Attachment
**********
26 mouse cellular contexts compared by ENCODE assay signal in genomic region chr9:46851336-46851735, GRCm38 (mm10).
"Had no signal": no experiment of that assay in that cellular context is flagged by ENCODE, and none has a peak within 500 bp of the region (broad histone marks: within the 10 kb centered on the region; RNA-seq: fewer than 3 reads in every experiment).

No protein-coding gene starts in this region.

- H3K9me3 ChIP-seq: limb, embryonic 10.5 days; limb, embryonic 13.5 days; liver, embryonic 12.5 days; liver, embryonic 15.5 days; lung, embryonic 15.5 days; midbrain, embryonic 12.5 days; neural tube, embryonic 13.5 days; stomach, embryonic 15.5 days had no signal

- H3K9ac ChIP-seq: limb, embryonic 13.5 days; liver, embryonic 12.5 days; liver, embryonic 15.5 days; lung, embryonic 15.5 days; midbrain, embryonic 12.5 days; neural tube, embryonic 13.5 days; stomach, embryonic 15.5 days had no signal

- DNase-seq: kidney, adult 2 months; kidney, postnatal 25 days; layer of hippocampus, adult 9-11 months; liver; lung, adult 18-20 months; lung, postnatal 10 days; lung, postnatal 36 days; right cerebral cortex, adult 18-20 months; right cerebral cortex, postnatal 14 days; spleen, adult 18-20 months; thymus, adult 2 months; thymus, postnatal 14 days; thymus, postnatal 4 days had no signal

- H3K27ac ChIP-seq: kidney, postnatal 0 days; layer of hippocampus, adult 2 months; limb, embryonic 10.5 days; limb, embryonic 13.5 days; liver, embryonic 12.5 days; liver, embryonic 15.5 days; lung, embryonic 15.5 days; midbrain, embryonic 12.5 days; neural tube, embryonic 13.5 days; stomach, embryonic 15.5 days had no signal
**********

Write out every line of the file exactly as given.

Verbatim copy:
26 mouse cellular contexts compared by ENCODE assay signal in genomic region chr9:46851336-46851735, GRCm38 (mm10).
"Had no signal": no experiment of that assay in that cellular context is flagged by ENCODE, and none has a peak within 500 bp of the region (broad histone marks: within the 10 kb centered on the region; RNA-seq: fewer than 3 reads in every experiment).

No protein-coding gene starts in this region.

- H3K9me3 ChIP-seq: limb, embryonic 10.5 days; limb, embryonic 13.5 days; liver, embryonic 12.5 days; liver, embryonic 15.5 days; lung, embryonic 15.5 days; midbrain, embryonic 12.5 days; neural tube, embryonic 13.5 days; stomach, embryonic 15.5 days had no signal

- H3K9ac ChIP-seq: limb, embryonic 13.5 days; liver, embryonic 12.5 days; liver, embryonic 15.5 days; lung, embryonic 15.5 days; midbrain, embryonic 12.5 days; neural tube, embryonic 13.5 days; stomach, embryonic 15.5 days had no signal

- DNase-seq: kidney, adult 2 months; kidney, postnatal 25 days; layer of hippocampus, adult 9-11 months; liver; lung, adult 18-20 months; lung, postnatal 10 days; lung, postnatal 36 days; right cerebral cortex, adult 18-20 months; right cerebral cortex, postnatal 14 days; spleen, adult 18-20 months; thymus, adult 2 months; thymus, postnatal 14 days; thymus, postnatal 4 days had no signal

- H3K27ac ChIP-seq: kidney, postnatal 0 days; layer of hippocampus, adult 2 months; limb, embryonic 10.5 days; limb, embryonic 13.5 days; liver, embryonic 12.5 days; liver, embryonic 15.5 days; lung, embryonic 15.5 days; midbrain, embryonic 12.5 days; neural tube, embryonic 13.5 days; stomach, embryonic 15.5 days had no signal